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Quantifying trends of rainfall and temperature extremes over Central Tanzania to guide targeting of climate smart technologies

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Poster prepared by Francis Muthoni, Exavery Kigosi and Shitindi Mawazo for the Africa RISING ESA Project Review and Planning Meeting, Dar es Salaam, Tanzania, 11-12 September 2019.

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Quantifying trends of rainfall and temperature extremes over Central Tanzania to guide targeting of climate smart technologies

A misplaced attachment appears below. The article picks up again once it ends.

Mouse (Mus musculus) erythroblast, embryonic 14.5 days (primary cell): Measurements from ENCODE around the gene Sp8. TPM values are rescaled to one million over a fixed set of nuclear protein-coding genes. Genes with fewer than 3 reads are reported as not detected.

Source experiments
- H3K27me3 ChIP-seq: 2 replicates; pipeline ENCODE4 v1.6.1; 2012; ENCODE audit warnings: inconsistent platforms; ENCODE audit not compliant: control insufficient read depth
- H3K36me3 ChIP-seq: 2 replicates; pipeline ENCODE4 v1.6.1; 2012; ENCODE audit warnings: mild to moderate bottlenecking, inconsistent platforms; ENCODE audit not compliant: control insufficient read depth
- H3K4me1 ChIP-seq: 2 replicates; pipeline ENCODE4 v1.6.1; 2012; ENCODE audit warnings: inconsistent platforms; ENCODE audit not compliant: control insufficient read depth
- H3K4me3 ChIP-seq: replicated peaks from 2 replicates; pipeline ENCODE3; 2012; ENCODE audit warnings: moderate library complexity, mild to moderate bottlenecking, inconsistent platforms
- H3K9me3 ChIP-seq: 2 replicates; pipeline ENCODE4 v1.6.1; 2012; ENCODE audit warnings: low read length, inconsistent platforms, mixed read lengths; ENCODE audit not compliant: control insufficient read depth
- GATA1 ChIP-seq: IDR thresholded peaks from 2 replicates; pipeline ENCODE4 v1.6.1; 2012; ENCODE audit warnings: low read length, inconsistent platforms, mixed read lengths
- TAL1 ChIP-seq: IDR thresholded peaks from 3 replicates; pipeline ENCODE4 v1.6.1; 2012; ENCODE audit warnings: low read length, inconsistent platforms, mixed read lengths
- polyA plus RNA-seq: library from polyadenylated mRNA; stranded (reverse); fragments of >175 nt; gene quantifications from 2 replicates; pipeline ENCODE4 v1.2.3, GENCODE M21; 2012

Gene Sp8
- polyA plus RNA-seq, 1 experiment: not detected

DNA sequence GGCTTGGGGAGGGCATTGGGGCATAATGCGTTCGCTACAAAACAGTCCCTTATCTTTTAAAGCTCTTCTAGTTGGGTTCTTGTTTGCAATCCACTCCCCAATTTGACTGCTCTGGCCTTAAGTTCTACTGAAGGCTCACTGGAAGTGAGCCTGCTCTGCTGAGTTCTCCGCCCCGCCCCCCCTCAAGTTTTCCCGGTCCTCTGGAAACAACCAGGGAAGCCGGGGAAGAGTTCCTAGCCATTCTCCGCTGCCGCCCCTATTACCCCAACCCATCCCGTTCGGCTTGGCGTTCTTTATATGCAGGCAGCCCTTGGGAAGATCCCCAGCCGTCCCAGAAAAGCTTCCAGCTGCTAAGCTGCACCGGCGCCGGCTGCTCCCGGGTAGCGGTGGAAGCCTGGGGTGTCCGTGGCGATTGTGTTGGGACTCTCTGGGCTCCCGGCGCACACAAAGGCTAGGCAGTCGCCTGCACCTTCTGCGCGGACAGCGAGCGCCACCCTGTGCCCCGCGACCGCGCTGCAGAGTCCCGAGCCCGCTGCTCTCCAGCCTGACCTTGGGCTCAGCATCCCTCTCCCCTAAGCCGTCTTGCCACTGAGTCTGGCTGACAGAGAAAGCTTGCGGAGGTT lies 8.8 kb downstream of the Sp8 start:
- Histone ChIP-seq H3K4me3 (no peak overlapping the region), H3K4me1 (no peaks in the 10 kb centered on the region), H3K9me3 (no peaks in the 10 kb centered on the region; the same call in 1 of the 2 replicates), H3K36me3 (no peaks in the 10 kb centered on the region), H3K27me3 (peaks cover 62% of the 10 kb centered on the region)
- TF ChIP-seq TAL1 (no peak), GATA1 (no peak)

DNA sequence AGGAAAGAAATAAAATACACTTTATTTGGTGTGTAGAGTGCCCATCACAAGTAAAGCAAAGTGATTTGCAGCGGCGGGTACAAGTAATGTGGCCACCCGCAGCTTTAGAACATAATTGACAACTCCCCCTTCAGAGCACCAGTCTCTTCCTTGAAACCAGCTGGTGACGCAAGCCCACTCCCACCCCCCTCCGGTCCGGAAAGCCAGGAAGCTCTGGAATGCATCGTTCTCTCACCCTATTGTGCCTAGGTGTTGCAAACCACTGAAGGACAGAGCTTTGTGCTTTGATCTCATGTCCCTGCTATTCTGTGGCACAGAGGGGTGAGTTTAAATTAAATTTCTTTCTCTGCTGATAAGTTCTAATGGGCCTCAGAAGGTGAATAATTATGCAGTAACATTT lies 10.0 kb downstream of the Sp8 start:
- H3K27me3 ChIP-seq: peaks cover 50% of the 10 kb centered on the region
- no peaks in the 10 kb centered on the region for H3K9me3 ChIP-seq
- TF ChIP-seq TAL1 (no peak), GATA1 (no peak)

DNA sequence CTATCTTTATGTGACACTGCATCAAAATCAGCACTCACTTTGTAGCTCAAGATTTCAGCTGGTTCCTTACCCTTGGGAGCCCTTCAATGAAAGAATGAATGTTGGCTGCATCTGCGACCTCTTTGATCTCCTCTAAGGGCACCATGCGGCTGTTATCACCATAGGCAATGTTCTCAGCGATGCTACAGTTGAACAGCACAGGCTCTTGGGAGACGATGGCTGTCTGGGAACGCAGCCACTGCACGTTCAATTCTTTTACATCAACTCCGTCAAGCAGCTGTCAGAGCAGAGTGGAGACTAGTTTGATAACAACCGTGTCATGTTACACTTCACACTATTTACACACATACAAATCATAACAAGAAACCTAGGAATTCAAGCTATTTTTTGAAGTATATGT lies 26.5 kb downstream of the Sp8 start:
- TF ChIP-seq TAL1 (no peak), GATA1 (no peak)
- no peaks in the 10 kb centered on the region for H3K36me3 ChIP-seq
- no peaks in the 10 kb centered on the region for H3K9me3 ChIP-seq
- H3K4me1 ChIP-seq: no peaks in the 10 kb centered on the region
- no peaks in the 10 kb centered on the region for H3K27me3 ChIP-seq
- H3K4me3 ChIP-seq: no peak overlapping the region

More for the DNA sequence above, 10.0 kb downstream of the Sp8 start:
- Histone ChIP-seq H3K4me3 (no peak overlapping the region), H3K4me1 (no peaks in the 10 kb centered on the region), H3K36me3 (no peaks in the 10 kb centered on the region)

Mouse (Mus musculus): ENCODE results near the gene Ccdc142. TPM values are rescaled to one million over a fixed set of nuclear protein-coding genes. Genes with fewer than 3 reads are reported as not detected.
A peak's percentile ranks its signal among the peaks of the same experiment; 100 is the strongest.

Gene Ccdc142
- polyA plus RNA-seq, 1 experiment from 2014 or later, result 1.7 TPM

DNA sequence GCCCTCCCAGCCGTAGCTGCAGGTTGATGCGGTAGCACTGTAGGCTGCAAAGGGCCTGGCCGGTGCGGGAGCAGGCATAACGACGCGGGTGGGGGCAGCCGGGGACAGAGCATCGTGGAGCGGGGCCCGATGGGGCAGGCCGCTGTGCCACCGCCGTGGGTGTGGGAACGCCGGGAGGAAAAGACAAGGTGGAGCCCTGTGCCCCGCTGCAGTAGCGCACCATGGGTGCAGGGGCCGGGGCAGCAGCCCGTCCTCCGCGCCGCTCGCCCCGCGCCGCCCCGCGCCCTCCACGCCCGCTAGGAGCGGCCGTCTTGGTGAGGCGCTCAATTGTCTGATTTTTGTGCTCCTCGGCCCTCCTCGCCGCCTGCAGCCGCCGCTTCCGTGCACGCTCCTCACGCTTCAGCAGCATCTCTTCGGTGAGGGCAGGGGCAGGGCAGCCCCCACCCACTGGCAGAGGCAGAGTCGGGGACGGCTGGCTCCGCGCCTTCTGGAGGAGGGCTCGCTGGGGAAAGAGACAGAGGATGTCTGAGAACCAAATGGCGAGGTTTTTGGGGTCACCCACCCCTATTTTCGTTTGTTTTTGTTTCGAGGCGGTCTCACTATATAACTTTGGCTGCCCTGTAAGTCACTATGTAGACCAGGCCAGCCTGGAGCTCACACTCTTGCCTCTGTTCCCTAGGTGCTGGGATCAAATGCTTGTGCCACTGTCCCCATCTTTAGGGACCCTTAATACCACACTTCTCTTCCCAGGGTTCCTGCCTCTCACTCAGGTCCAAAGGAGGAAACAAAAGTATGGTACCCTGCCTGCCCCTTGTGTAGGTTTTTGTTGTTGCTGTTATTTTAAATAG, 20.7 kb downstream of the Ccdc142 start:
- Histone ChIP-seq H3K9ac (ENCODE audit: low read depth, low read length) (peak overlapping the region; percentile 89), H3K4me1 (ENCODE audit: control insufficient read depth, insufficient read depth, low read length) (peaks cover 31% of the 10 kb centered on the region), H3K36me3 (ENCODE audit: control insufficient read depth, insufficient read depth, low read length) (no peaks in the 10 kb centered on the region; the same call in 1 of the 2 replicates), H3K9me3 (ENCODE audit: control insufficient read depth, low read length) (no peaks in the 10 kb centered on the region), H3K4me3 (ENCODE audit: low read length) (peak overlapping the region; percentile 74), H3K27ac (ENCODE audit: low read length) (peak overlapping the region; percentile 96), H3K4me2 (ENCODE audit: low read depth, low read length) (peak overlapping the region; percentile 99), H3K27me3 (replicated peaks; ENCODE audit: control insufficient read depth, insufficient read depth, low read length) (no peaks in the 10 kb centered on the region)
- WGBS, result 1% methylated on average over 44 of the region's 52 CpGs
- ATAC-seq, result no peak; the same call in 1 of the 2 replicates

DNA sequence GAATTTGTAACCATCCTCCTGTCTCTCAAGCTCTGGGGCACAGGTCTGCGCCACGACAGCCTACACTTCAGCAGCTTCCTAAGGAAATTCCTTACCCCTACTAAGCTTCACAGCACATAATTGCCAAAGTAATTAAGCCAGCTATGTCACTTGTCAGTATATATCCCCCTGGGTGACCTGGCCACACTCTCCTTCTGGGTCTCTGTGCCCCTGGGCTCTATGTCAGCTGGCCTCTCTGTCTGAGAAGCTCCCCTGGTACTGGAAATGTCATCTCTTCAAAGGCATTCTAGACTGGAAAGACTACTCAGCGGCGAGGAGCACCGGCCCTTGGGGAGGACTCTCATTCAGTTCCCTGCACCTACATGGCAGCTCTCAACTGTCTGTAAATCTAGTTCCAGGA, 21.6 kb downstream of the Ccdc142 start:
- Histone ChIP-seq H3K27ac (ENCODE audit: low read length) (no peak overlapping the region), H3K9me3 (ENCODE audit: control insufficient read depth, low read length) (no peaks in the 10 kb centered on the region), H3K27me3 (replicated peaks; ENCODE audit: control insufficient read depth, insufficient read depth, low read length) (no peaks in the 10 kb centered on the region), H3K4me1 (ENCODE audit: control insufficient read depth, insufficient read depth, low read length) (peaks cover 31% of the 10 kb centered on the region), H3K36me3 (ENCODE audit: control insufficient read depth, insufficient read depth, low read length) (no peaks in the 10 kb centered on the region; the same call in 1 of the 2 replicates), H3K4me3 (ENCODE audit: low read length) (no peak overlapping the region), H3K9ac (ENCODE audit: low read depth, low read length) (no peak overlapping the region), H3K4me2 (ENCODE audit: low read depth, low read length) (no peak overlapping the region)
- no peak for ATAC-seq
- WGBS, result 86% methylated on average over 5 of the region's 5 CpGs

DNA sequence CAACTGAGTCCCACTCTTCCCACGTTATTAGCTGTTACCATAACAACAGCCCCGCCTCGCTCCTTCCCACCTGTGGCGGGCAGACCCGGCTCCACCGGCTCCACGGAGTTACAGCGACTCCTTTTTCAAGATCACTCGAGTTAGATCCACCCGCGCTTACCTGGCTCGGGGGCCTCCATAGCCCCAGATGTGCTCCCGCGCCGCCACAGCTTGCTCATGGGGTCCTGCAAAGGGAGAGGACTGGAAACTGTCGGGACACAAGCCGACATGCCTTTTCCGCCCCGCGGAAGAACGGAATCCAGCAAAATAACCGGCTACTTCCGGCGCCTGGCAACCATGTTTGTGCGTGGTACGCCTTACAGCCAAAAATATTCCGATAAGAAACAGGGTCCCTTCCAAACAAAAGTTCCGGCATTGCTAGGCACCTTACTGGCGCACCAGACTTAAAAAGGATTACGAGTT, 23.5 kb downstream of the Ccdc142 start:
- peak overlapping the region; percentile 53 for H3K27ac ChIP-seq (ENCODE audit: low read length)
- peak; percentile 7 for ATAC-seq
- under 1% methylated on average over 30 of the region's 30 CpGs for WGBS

1. 1. This poster is licensed for use under the Creative Commons Attribution 4.0 International Licence. September 2019 We thank farmers and local partners in Africa RISING sites for their contributions to this work. We also acknowledge the support of all donors which globally support the work of the CGIAR centers and their partners through their contributions to the CGIAR system Background information Climate variability have significant impacts on resilience and productivity of agro-ecosystems. Over 70% of livelihoods in ESA region depends on rain- fed and low input agriculture that is highly vulnerable to climate vulnerability. Determining the magnitude of change for key climate variables over space & time is important to guide targeting of climate smart technologies. Quantifying the magnitude and significance of climatic trends over space and time in Africa is challenging due to low density of weather stations and proportionately high gaps of existing gauge data. Gridded time series of climate data generated from remote sensing platforms could provide plausible alternative for measuring the trends of climate change in data limiting context. This study investigate the magnitude and significance of spatial-temporal trends of 37 years’ (1981 to 2017) time series gridded data for rainfall, maximum and minimum temperature over six countries in ESA. Here we demonstrate a case of Kongwa and Kiteto Districts located in semi- arid zone in Central Tanzania. Key words: Satellite time series, climatic extremes, resilience Materials and Methods This study uses 37 years record of monthly time series gridded precipitation, minimum and maximum temperatures data from TerraClimate database. A modified Mann-Kendal test and the Sen’s slope estimator were respectively utilized to determine the significance of trends and the magnitude of the trends per every pixel. Results and Discussion Rainfall showed significant negative trend in October and May (-0.01 to – 1.6 mm yr-1, Fig. 1). The two extreme temperatures showed a consistent significant warming trend (+0.001 to +0.057 oC yr-1) recorded across the two districts in all months although increase of Tmax in March to May was not significant (Fig 2 & 3). Warming trend was most sever in months of December. The observed trends points to increasing moisture and heat stress in the two districts that could decrease agricultural productivity. Next steps • Evaluate effectiveness of Africa RISING technologies (improved maize varieties and Soil and water conservation measures) to cope with observed drying and warming trends in comparison with farmers convectional practices • Utilize the observed trends to prioritize targeting of appropriate climate smart technologies Fig. 1: Rainfall trends over Kongwa & Kiteto districts derived from time series of TerraClimate layers for 37 years starting 1981 to 2017 Quantifying trends of rainfall and temperature extremes over Central Tanzania to guide targeting of climate smart technologies International Institute of Tropical Agriculture (IITA), Tanzania1, Sokoine University, Tanzania2 1Francis Muthoni, 1Exavery Kigosi, 2Shitindi Mawazo Fig. 3: Prevalent positive warming trend of Tmin (oC yr-1) over Kongwa and Kiteto Districts in Cental of Tanzania. December experienced the highest increase of Tmin over the 37 years Fig. 2: The trends of Tmax (oC yr-1) over Kongwa Kiteto Districts in Central of Tanzania reflect the general warming trend except March to May

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